There are amazing benefits to being a freelancer such as being your own boss, working from home and managing your own work hours. But at the same time, you are very dependent on yourself for a wage at the end of every month.
Therefore, you must know how to properly manage your finances as a freelancer. This, of course, is for obvious reasons.
Managing finances especially cash flow as a new freelancer can be difficult for some people. If you find this to be the case, then this article is for you.
1. Create a business plan
This is just for personal use. You don’t have to design a business plan that you can sell to others.
Having a business plan helps you look at your future and current goals. You also get to have all your finances down on paper to look at. This will help you find any issues or areas to exploit for better productivity.
When you have a business plan as a freelancer, it’ll help you avoid cutting corners or skipping over anything. It will remind you of future goals. Your business plan will serve as your guide in achieving your goals.
2. Financial backup plan
Sometimes as a freelancer, a client may let you down. This can have a heavy impact on your financial situation if it occurs a few times in a month.
When you have funds saved up for emergency situations, it will reduce your stress and help resume your focus in times of need.
A good tip is to create a business bank account for expensive and tax-related payments. Keeping your account separate will help you see the amount that needs to be saved each month for payments and personal use.
3. Use client invoices to manage your finances
Having steps in place to receive client payments is essential for your freelance business. It is easy to lose track of who has or hasn’t paid you for your services.
Regardless of whether this occurs during good or bad periods, financially keeping up with it will benefit your bank account.
Invoicing and finance software is available to everyone and can be bought for low prices and even for free. So, having it is the obvious choice rather than making notes that can be misplaced.
4. Multiple incomes
When working for a company, relying on one income is risk-free and easy. As a freelancer, this isn’t the case.
As mentioned before, clients can let you down occasionally. Therefore, you should never rely on one income from a large client because if that disappears you are left stuck and panicking.
A rule of three is the safest bet, as three clients are unlikely to let you down simultaneously. An additional tip would be to have a stable part-time job as a reliable source of income.
5. Cut costs
Being a new freelancer is not easy. There are times you will need to say “no”.
Sitting in a coffee shop for several hours might help you focus but paying high prices for small coffees might not be appropriate starting up.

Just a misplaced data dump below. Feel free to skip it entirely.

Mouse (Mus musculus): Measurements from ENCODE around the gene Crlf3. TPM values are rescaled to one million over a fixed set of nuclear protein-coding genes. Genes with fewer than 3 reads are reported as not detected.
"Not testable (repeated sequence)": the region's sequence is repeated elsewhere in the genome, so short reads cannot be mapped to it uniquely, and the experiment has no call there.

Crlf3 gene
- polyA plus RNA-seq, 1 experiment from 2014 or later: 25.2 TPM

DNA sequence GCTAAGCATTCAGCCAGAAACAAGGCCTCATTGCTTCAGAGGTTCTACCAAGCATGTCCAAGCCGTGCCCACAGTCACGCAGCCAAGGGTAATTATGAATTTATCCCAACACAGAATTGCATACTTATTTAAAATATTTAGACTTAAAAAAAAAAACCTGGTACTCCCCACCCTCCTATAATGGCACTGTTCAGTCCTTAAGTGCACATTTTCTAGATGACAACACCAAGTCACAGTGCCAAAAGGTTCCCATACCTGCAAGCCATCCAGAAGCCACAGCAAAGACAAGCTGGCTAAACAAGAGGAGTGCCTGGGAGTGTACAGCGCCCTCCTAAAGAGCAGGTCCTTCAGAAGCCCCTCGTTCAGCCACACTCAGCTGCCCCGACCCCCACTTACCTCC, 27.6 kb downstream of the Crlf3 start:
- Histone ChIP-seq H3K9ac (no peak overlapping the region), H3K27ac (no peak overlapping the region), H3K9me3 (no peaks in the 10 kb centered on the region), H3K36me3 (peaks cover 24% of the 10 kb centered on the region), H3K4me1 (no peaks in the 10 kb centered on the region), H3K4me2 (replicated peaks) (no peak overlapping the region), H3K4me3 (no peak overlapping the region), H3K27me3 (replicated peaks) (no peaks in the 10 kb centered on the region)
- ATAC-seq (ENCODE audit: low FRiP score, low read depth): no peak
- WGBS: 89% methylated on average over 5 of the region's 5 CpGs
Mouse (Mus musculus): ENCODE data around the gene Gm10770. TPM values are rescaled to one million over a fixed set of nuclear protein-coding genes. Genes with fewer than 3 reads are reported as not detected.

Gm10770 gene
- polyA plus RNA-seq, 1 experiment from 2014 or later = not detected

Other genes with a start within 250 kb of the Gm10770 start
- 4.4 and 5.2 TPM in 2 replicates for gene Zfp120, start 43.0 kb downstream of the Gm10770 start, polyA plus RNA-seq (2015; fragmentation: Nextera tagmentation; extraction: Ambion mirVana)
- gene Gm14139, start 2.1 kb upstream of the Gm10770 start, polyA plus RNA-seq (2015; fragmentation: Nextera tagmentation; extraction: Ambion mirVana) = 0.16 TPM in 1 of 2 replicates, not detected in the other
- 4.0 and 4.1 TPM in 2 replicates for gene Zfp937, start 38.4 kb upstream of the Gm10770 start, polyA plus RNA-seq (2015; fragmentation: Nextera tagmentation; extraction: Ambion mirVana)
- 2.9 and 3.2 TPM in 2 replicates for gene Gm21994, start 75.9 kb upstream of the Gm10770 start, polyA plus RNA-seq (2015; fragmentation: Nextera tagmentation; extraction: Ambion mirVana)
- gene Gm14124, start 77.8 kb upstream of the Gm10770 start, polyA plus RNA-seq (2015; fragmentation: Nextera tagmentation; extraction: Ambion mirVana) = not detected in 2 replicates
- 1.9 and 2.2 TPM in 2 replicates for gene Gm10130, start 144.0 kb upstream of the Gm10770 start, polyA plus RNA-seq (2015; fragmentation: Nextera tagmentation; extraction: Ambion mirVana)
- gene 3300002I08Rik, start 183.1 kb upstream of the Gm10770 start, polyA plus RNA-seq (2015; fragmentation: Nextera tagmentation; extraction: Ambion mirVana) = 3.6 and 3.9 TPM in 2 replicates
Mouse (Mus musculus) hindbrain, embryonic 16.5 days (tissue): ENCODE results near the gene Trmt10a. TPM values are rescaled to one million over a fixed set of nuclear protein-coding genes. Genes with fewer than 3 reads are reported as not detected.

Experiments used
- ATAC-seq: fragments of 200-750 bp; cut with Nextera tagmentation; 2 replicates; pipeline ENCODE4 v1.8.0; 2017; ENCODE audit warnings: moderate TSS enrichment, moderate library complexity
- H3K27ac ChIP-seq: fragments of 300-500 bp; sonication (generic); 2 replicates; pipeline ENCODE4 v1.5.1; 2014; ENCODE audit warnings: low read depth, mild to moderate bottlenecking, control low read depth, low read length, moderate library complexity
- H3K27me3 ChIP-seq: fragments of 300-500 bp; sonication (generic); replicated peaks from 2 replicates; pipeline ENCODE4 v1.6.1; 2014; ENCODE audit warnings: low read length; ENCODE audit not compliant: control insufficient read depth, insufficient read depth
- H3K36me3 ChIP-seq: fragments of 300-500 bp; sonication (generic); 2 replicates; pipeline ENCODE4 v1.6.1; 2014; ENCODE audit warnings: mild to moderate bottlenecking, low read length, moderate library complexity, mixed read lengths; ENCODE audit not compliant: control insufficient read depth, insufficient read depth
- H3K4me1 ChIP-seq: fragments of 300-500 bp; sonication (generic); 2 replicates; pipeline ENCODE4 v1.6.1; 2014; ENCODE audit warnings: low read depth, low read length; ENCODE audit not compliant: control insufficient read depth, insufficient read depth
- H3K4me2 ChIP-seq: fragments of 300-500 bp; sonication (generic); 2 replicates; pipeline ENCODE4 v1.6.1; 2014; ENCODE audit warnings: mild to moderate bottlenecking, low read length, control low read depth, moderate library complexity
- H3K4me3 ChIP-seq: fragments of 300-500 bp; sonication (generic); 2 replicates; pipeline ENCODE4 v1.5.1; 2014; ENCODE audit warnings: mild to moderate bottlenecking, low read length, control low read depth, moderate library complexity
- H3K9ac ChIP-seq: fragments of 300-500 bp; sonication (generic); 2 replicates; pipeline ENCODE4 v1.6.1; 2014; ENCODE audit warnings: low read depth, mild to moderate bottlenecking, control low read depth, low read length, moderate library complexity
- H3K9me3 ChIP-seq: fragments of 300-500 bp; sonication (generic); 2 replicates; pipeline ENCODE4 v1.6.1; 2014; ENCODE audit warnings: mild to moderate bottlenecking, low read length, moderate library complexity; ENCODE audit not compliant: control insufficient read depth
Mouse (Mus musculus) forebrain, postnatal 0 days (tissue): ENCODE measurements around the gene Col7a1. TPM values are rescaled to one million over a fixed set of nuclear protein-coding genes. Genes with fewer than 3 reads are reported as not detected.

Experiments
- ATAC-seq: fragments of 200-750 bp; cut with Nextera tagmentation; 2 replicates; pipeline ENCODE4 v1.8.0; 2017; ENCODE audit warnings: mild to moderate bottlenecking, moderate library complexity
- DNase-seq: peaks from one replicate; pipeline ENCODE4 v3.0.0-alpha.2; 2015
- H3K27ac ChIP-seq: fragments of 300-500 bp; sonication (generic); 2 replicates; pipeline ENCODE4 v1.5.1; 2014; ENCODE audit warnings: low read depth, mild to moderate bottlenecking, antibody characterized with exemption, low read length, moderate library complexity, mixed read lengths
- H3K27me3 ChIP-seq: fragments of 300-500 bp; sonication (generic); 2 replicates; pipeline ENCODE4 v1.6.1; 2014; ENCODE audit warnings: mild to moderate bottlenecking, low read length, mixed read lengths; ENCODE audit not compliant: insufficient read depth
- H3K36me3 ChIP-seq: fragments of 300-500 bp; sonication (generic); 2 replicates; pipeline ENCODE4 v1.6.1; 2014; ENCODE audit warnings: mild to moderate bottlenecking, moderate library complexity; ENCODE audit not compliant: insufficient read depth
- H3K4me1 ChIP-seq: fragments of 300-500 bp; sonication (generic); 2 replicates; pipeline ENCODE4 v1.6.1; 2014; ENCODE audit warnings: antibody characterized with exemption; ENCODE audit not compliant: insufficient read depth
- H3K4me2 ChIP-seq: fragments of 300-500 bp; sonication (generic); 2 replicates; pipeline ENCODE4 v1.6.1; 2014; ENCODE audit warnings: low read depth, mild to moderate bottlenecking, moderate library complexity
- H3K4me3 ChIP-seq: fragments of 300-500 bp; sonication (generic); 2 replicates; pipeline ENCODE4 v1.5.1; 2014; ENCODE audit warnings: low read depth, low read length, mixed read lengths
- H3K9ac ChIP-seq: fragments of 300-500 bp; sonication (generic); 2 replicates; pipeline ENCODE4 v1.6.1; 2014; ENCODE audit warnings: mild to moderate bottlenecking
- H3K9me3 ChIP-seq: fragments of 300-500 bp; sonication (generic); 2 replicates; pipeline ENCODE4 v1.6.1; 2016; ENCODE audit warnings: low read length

Having the latest technology such as a modern and sophisticated laptop isn’t essential either. When starting up, buying something that is fit for purpose will help you keep costs down and out of debt.
Clients can turn sour at times and you could be unlucky enough to be accused of copying other people’s works as a freelancer. Sadly this can occur in some freelancing jobs such as writing.
Trying to deal with unfortunate situations personally can impact your bank account dangerously.
Investing in freelance insurance should be a must to protect yourself. You can choose what you want to be protected for also for different prices.
When you choose to have professional indemnity insurance or covering your personal work, some items are suggested to help protect your personal business from ruin.
7. Avoid multiple loans
When doing this, you should avoid becoming dependent on loans as it can cause complacency and you can lose track of profit and loss.
Cutting cost everywhere else and paying off loans as quickly as possible is advised to help your business grow rather than creating unmanageable debts for your business.
8. Speak up
This is not the only advise around. There might be a reason you went into a freelance business.
Meet with friends or family. Ask for their advice on helping your startup. They’ll probably have a big list of dos and don’ts that will enlighten you as you progress in your chosen field.
Using the internet is always a good idea. Ask questions on communal sites and have a discussion or debate about what you do to weigh up your own pros and cons.
Although a lot of unexpected situations can occur as a freelancer, this article will hopefully help you minimize any problems that may happen.
Being your own boss is about having a fulfilling career that you can completely manage time and work-wise. So, adding financial stress to it will just add unhappiness to your daily life.
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Richard Meadow is a writer that works on topics in relation to freelancing, indemnity and small business advice. He is always interested in new subjects and articles to read about and enjoys writing about them.